Never one to back down from a challenge, Susanna Taddei is taking the rapid-fire changes taking place across the nation as an opportunity to effect local change.
Q: How did you get involved with Equality Florida?
A: When the ban against gay marriage was lifted in the first week of January, I immediately felt that the Latin community had no clue what had happened. They were lost. I had gotten married in New York three years ago, and everybody started asking me what was that change, if their marriage could be the same as a heterosexual marriage. I realized immediately that we were lost in translation. We needed to do something to reach the community and give them more information. So I called up Equality Florida. I had breakfast with them and in two seconds we came up with the idea of doing a series of PSAs. That was January. By April they were done.
Q: How is the Latino view of the LGBT community different?
A: It depends. I think in general the new generations are very open. But the older generations… I still have friends who are 50, 60 years old that have been with their partners for 20 years or more, and they’re still not accepted by their parents. So, that’s kind of hard to see. These children, who are 50 or 60 years old and are planning for their retirement, maybe talk to their parents about legal aspects like wills, things like that, and they’re not respected or considered a marriage like everybody else. Definitely I see a gap there, a generational gap that is important to close as much as we can.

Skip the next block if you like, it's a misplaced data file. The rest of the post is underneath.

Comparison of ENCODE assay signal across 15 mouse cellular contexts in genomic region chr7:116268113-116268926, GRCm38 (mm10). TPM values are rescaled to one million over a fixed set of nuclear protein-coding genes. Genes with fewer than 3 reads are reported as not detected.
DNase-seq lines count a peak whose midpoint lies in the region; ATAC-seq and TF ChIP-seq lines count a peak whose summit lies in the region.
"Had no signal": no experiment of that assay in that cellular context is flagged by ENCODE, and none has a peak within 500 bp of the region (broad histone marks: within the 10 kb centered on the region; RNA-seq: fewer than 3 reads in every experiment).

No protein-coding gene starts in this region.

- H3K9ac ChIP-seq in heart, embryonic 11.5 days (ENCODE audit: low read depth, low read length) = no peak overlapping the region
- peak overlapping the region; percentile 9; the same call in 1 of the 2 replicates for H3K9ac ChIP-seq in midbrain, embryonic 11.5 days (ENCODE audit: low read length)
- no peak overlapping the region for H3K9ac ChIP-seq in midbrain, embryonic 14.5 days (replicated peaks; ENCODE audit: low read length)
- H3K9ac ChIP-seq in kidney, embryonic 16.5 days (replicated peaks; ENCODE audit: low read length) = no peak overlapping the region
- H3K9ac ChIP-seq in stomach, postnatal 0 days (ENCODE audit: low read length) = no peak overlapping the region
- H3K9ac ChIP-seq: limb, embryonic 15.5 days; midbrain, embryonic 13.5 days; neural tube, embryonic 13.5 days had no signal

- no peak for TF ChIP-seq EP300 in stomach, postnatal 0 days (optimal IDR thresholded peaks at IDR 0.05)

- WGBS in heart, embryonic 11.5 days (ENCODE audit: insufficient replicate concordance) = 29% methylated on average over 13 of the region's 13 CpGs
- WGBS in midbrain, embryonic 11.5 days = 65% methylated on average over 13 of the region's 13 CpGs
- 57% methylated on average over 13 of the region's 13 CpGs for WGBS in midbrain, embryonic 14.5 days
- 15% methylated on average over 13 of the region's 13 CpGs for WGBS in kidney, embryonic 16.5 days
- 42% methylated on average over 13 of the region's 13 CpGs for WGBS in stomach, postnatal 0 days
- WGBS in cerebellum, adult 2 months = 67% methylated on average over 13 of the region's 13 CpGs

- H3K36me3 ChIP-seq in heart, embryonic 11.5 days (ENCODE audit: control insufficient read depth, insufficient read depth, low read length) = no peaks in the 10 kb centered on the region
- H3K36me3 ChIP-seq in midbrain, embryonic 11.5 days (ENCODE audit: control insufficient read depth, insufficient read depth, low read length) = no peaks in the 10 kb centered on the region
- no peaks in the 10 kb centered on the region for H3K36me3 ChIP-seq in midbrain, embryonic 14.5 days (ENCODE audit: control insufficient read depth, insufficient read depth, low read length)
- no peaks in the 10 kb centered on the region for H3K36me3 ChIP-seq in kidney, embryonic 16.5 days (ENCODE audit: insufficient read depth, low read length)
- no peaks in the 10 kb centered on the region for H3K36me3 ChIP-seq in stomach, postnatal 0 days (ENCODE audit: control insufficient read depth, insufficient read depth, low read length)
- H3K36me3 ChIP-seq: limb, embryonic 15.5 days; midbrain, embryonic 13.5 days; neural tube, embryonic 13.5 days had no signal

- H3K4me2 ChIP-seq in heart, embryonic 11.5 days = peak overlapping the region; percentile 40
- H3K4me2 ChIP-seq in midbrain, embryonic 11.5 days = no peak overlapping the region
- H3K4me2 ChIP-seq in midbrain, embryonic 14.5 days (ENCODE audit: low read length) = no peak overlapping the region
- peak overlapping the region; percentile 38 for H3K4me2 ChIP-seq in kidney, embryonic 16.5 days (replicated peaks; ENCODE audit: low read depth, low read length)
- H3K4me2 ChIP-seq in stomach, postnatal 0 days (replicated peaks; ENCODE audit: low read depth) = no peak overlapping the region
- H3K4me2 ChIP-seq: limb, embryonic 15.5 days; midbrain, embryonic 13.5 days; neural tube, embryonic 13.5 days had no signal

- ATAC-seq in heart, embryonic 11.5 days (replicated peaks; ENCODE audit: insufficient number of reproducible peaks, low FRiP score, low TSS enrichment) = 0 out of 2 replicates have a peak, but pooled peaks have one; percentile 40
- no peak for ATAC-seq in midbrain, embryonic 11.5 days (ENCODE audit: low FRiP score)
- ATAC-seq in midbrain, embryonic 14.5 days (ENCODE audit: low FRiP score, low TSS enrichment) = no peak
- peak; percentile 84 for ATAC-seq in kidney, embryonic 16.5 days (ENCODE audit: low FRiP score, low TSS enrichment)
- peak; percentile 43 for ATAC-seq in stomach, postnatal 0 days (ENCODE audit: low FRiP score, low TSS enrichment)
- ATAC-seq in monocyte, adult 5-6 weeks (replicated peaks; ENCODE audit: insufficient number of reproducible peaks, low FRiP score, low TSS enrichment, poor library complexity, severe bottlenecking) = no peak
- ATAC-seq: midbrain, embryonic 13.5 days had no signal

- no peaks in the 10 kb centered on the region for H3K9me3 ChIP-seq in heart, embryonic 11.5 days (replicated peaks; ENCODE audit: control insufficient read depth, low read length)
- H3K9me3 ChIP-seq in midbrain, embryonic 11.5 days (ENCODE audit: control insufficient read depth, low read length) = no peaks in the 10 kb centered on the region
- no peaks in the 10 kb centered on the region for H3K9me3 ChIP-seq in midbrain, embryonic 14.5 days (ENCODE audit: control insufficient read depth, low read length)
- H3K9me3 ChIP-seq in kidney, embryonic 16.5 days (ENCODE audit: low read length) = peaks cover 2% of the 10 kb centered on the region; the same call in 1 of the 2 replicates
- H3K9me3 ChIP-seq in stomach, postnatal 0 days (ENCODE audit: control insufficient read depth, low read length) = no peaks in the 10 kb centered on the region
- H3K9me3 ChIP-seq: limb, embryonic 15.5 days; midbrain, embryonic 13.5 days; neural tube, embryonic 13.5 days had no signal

Q: Please describe the Unete a Nosotros campaign.
A: That came up during that breakfast. We started thinking about a very short video, a two- or three-minute video to just outreach to the Latin community. And when I went back home and started seeing all the topics that we needed to go through, it became a campaign with six or seven different PSAs.
Q: Is there a goal to go national or even international with the Unete a Nosotros campaign?
A: It already has gone national in the sense that we did it together with GLAAD. They helped me go through the script, making sure all the statistics were correct. They helped me also on the visual part. For example, when we were doing the transgender PSA one of the things they insisted on is that Vinna, who is a transgender woman, be surrounded by family, kids, her mom or el abuelo. That kind of thing makes it easier for the population that we’re trying to reach — that is the older general and GLBT Latin community — to accept the transgender [population].